Now the news comes that the person who actually read the Miranda warning to Tsarnaev wasn’t even an FBI agent, but a U.S. magistrate judge (magistrate judges are sort of like junior federal judges — they are appointed by the courts to assist them, but they are not real judges, and are subject to revision by real federal judges).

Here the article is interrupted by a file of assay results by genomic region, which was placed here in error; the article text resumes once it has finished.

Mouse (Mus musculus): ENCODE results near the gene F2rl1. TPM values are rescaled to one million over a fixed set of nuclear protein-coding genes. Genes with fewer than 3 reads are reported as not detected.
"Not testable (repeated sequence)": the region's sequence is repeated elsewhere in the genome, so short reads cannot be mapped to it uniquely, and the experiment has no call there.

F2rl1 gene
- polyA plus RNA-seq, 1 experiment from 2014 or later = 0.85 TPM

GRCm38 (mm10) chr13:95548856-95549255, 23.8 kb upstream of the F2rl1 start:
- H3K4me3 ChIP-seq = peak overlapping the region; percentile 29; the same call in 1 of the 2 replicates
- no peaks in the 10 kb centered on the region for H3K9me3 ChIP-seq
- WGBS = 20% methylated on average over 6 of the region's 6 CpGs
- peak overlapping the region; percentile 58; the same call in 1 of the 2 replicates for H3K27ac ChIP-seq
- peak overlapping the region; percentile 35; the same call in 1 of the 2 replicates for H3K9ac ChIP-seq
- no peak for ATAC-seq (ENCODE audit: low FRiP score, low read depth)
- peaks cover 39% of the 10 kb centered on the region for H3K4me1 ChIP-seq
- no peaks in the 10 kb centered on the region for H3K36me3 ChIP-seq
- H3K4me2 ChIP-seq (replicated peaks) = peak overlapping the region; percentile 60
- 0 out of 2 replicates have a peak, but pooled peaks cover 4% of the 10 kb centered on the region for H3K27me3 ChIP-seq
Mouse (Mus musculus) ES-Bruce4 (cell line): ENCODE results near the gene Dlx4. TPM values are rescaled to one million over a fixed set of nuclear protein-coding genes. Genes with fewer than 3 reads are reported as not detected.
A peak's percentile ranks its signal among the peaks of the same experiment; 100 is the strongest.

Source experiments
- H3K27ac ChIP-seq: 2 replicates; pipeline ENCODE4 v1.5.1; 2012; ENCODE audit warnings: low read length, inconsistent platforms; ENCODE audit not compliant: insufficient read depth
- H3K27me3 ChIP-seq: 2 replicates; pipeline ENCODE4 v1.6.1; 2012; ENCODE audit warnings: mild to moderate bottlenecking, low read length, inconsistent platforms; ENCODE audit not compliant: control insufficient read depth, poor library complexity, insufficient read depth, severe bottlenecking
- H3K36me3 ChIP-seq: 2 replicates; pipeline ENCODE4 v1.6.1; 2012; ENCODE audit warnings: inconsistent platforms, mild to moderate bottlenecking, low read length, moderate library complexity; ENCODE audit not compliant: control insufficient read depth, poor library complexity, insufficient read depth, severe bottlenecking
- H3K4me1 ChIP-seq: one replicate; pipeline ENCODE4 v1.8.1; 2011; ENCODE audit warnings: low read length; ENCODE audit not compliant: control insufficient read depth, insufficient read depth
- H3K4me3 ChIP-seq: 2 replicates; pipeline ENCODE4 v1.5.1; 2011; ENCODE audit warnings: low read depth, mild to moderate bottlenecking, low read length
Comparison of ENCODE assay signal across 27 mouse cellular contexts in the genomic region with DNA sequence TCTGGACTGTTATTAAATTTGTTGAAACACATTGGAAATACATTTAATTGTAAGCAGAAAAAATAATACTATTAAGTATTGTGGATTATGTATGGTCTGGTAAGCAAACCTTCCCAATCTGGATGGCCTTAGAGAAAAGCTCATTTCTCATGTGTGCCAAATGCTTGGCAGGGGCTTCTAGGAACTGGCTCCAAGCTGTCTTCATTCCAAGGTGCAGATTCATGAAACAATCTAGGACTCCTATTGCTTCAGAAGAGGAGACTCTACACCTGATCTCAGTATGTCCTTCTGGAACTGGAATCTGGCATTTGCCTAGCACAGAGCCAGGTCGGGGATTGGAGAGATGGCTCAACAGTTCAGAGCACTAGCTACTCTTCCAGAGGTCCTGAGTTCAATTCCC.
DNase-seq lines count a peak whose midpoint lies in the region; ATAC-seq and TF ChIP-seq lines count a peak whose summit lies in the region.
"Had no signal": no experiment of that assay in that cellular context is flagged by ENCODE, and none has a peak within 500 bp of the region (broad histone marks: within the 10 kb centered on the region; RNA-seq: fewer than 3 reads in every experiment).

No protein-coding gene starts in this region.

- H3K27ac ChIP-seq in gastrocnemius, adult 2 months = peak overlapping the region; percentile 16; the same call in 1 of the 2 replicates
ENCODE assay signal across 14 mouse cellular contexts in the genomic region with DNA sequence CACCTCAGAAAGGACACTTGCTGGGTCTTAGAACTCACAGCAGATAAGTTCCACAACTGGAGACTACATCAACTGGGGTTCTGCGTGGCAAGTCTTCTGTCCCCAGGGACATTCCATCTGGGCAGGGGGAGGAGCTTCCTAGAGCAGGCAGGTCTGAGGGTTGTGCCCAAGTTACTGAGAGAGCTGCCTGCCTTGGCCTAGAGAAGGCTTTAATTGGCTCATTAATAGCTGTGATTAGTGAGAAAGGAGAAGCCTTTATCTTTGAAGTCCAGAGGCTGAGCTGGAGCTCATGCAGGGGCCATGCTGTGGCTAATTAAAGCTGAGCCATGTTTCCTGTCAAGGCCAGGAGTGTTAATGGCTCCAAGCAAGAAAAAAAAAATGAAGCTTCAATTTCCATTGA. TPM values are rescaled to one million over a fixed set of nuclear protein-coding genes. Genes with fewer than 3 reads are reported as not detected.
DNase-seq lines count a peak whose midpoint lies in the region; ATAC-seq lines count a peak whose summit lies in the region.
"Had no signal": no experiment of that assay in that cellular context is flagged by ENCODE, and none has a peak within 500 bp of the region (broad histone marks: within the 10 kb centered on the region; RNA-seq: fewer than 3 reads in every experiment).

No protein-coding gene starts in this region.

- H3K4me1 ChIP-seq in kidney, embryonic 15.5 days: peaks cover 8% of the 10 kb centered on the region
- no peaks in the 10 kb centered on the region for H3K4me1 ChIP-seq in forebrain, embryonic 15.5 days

This is an outright violation of the separation of powers. It is not for federal judges, or worse yet their assistants, to rove around looking for criminal cases in which to act as law enforcement agents. The decision whether to read Miranda lies up to the executive branch. The right of the courts to affect the warnings and conditions of interrogation stems only from their control over the criminal trial of the suspect. Miranda itself is only a declaration by the courts that they will exclude from evidence any confessions received without a warning. Under the Constitution, the President is responsible for the enforcement of the laws, not the courts — the courts’ constitutional job is to decide cases and controversies that arise under those laws.